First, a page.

10. DRIVING! I am so glad to go back to driving order not be in a land where they drive like animals. They have traffic laws but NO ONE abides by them. They don’t even drive within the lines, the straddle the lines. Because of this, there could be 3 or 4 cars in a 2 lane road. It’s not uncommon to see people driving on the wrong side of the road either. I have also seen people backup on a FREEWAY! They probably missed their turn so instead of making a u-turn, they just backup. People either drive too fast or too slow. There is no in between. Because of all this crazy driving and dumb people, I’m not surprised that so many people die trying to cross the streets of Cairo.

Now there are other things that I will miss but these are the first ones that came to my mind. Here is my next list and again these are in no particular order.

10 Things I will miss:

1. So there is this really cute old man on the main shopping street in Maadi. We go to him for almost anything whether we think he has what we want or not. If doesn’t have what we want, we ask him where we can get it and he’ll tell us a good place to get it. We bought most of our souvenirs from him. As Josh would say, we are putting his grandkids through college. He is a very nice and honest man. And he loves to talk with you. It’s kind of like going to grandma and grandpa’s, you have to plan to be there for a couple of hours no matter what. Anyways, this guy, Sobrey, always says اهلاَ و ساهلاَ when I come to his shop. It means “Welcome” in Arabic. I never knew what it meant until we were looking at wall hangings at another store and that was something that was written on one of them. As soon as I heard the guy say it, I immediately thought of Sobrey. Since then I always think of Sobrey when I hear it. I just wish that people would say it in America but that’s not going to happen.     

IMG_0615I don’t know who the other guy is but Sobrey is the one in the middle. The other guy just wanted to join in the picture for no reason. They like to do that here.

2.  I love the cheap prices for the local items. It’s so nice. Isn’t it weird that if you want them in the states, you have to pay extra but here you pay like 1/4 of the price if that. I figured out that I was paying half of what my mom was paying for pomegranates. I was just paying cents for a pound…course everything here is measured in kilos which is 2.2lbs. But if we want something that’s American, you have to pay and arm and leg for it. I saw a can of root beer (which you don’t see very often, I can count the number of times I’ve seen it on one hand) for $3. I will be glad to go back to American prices for American products but I will miss the cheap prices for fruits and vegetables mainly.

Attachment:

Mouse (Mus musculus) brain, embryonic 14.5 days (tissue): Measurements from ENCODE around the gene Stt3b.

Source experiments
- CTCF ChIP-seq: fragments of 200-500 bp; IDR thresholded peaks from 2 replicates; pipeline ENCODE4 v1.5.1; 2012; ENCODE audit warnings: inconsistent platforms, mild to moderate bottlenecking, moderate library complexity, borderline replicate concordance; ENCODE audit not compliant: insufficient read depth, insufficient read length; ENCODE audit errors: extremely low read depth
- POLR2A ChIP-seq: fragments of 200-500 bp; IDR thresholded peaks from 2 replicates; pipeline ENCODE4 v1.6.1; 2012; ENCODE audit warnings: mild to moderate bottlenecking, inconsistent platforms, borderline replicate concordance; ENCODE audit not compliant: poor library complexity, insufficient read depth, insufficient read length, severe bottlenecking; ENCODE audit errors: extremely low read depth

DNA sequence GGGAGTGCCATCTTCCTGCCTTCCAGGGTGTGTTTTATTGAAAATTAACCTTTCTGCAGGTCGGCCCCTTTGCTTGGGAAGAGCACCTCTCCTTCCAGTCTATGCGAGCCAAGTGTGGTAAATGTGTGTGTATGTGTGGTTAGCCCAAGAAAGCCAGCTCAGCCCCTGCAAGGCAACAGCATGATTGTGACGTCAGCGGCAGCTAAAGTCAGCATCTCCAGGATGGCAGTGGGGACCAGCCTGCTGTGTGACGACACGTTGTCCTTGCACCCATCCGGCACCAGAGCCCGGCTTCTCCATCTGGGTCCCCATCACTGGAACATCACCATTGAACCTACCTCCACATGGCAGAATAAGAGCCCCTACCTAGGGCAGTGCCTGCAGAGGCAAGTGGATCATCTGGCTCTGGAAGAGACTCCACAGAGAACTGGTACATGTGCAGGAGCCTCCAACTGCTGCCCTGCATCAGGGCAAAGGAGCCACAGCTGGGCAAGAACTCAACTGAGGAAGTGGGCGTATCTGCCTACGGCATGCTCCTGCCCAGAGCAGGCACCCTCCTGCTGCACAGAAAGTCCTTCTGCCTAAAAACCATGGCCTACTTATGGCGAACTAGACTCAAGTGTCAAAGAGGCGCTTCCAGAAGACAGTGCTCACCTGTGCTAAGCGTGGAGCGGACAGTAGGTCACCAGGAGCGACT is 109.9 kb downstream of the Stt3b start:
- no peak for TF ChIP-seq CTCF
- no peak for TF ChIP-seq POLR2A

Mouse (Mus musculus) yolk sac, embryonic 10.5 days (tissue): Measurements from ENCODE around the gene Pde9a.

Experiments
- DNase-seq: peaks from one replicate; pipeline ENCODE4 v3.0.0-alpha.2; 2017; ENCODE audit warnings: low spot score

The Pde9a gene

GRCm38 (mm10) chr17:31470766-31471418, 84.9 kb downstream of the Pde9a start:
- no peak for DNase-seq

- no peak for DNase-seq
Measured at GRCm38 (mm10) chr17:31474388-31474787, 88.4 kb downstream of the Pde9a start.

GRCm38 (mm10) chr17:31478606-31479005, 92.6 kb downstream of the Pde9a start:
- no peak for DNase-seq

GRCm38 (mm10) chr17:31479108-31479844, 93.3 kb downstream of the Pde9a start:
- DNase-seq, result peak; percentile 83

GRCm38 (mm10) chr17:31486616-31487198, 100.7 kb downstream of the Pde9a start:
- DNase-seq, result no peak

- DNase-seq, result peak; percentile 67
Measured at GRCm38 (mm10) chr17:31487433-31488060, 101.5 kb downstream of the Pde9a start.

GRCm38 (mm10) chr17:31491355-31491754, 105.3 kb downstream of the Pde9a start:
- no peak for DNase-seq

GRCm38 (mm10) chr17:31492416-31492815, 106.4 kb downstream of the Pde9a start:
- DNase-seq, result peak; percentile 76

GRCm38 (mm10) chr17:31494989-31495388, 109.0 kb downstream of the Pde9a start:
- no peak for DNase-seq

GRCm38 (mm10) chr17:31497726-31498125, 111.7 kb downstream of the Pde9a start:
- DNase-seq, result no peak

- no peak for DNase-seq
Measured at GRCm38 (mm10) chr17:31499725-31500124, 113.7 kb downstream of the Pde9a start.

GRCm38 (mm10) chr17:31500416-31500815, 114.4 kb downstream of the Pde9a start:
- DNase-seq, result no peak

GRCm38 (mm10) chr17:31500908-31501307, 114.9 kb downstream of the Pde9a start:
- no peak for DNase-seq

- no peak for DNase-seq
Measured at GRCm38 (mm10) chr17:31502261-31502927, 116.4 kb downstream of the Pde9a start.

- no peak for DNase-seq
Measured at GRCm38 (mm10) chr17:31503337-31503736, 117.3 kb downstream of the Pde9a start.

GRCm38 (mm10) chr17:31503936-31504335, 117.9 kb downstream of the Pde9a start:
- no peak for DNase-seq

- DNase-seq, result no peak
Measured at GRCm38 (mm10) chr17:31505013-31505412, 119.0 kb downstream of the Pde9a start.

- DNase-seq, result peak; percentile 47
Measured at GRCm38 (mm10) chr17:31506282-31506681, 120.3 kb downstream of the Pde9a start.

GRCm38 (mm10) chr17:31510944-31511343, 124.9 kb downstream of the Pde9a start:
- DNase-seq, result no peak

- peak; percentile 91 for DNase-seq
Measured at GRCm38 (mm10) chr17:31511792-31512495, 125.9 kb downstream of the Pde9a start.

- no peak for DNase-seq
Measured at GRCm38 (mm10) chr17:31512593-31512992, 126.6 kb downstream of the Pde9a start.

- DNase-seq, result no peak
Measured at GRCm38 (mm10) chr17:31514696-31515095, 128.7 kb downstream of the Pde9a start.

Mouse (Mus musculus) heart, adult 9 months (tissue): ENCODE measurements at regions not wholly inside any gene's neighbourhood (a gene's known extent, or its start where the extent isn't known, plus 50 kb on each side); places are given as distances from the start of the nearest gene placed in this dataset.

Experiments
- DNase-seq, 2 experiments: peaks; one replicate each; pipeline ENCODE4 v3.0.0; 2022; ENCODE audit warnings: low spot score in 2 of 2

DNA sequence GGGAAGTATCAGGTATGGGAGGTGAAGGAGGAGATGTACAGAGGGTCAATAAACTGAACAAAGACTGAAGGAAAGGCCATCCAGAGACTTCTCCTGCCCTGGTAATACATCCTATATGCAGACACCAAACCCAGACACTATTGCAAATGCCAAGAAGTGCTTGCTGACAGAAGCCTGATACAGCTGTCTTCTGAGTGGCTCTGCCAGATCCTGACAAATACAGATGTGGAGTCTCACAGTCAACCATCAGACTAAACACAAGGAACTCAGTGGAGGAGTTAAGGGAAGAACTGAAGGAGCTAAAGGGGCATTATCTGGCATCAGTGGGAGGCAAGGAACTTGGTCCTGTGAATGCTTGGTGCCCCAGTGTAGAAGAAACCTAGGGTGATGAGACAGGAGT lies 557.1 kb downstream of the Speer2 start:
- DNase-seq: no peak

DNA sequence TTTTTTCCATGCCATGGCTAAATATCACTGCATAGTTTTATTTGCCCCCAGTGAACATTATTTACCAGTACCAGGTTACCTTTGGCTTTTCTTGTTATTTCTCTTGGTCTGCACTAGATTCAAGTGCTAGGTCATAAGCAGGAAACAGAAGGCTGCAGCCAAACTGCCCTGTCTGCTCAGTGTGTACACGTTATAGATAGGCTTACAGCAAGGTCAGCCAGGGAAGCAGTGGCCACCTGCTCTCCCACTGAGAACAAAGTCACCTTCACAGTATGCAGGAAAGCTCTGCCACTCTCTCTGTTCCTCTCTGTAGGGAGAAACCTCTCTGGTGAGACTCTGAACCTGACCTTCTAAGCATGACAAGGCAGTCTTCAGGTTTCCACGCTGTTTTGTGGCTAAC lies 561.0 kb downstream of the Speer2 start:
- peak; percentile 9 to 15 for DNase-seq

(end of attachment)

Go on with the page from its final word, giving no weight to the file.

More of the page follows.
3. Speaking of cheap prices for fruit and vegetables, I will miss the local food especially fruit like mangoes, clementines, cantaloupe, honeydew melon, bananas, etc. I don’t think for any fruit, I was paying more than $1 for a kilo. How awesome is that?!

4. Whether you buy juice from a box or from a fruit juice stand, you know you’re in for a real treat. Both Josh’s and mine favorite is guava juice from the stand and from the Enjoy brand box. It’s like drinking a milkshake it’s so thick and yummy! Oh man, I’m really going to miss that one. Anyways, I have had fresh orange, lemon, sugar cane, mango, strawberry, strawberry banana, guava, and pomegranate juice. To narrow the list down, the only ones I didn’t like was sugar cane (although I do like straight from the sugar cane) and pomegranate.

5. There is a little kiosk sized convenient store right across the street from us. For such a small place, they really do have a lot to offer. We go there almost every day to usually buy soda and ice cream. A cute little family owns and run the place and they are really nice. They know that they can speak Arabic to Josh and barely none to me even though I will say “hi”, “bye”, and “how much” to them in Arabic. I just don’t know what they’re saying in return. I feel bad when it’s just me trying to buy something but when you think about it, it’s funny. I’m sure they make fun of me too.

6. I will most certainly miss the friends that I have made in the branch here. Basically, I’ll miss the whole branch.